The G7 is comprised of the United States, Britain, Canada, France, Italy, Germany and Japan. An eighth country, Russia, will share a substantial portion of the meeting, which occurs on the fringes of annual sessions of the International Monetary Fund and World Bank.
Police were braced for protests, already mounting a high-visibility show of force although only a few dozen protesters beat drums and waved anti-capitalist signs in a rain-soaked park near the sprawling IMF headquarters.
Police officials said they thought hundreds of protesters would try to disrupt traffic on Friday and into the weekend as IMF and World Bank sessions continued.
 MilosevicSlobodan Milosevic prepared today to face the first prosecution witnesses on Croatia and Bosnia, the weightiest part of his epic war crimes trial.
A day earlier, U.N. prosecutors, who have already put their case against him relating to war crimes in Kosovo, launched the Bosnia and Croatia phase of Europe's biggest international war crimes trial since Hitler's henchmen were tried at Nuremberg.
They argued that Milosevic masterminded a grand ethnic cleansing plan to carve out a Greater Serbia in the early 1990s , but the toppled Yugoslav leader insisted his ethnic kin were the victims, not perpetrators, of the war.
Prosecutors plan to call 177 witnesses, including former Yugoslav President Zoran Lilic and Croatia's President Stjepan Mesic, to prove their contention that Milosevic committed genocide in Bosnia and crimes against humanity in Croatia.
The former Serbian and Yugoslav president faces 61 charges for Croatia and Bosnia covering the 1991-5 period.
 SouthasiaPakistani President Pervez Musharraf said today there was no danger of the country going to war with neighbouring India, but that Pakistani forces would be ready to repel any aggression.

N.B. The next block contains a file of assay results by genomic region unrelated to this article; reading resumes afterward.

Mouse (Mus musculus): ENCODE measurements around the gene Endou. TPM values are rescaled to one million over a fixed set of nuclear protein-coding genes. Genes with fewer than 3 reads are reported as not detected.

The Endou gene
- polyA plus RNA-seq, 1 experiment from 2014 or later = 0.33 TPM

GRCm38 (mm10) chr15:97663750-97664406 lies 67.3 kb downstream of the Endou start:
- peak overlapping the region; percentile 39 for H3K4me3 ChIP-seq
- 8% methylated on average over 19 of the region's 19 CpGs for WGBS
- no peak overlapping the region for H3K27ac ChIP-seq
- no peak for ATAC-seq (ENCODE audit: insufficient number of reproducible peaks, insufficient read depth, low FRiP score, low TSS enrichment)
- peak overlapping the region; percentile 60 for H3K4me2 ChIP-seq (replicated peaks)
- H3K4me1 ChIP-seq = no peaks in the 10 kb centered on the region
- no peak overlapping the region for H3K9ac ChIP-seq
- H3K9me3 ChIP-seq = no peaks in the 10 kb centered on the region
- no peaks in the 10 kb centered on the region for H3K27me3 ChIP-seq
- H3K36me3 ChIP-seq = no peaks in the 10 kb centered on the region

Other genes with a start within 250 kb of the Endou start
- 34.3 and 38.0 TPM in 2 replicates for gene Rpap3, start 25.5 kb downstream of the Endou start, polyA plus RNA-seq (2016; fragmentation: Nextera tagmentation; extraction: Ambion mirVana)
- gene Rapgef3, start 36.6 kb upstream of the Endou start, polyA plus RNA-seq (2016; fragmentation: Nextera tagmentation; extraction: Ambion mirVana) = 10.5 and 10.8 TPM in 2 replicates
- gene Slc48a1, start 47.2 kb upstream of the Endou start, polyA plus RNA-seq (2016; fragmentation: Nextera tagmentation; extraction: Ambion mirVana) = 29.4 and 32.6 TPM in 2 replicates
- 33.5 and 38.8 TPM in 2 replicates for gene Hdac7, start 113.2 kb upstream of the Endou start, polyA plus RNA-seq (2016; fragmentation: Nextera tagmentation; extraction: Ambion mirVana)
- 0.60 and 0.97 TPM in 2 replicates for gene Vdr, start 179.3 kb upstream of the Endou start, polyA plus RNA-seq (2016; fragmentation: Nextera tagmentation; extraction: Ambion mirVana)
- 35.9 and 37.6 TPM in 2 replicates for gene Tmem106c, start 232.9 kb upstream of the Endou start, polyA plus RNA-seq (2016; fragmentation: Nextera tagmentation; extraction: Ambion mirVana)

Tensions between the nuclear-armed rivals were raised this week by the massacre of 28 people by two Muslim gunmen at an Indian temple.
India said it suspects the gunmen had links to Pakistan-based Islamic militant groups.
New Delhi has blamed a string of attacks on religious, military and political targets in recent months on Pakistan-based militants.
Pakistan says it has cracked down on the groups and that infiltration into India by extremists had stopped.
The countries came close to war in June over the disputed Kashmir region, and one million troops are still massed along the Line of Control separating the two countries in Kashmir.
Musharraf said India should stop blaming his country for security breaches on its soil.
He said India may have been behind the attack on a Christian charity in Karachi, although others could also be to blame.
 TailerAnd finally, Cuban President Fidel Castro bottle fed a Minnesota buffalo calf and tried a Californian raisin at the opening of the largest U.S-Cuban trade fair since the 1950s.
More than 280 companies from 33 U.S. states hope to recover a lost market for U.S. food products as they push for further lifting of sanctions imposed on Cuba after Castro's 1959 revolution.
Castro, 76, the son a cattle rancher, took most interest in the U.S. livestock when he toured the fair. He held a milk bottle in two hands to feed a five-month-old buffalo and entered a pen to pat a beef breed bull.
 WeatherIt will be mainly fine this afternoon with patchy clouds. Winds will be light southwesterly to northwesterly, force three to four over slight seas. Temperatures will reach 33 degrees inland, 30 on the south and east coast, 28 on the west coast and 24 on the mountains. The fire hazard is extremely high in all forest areas.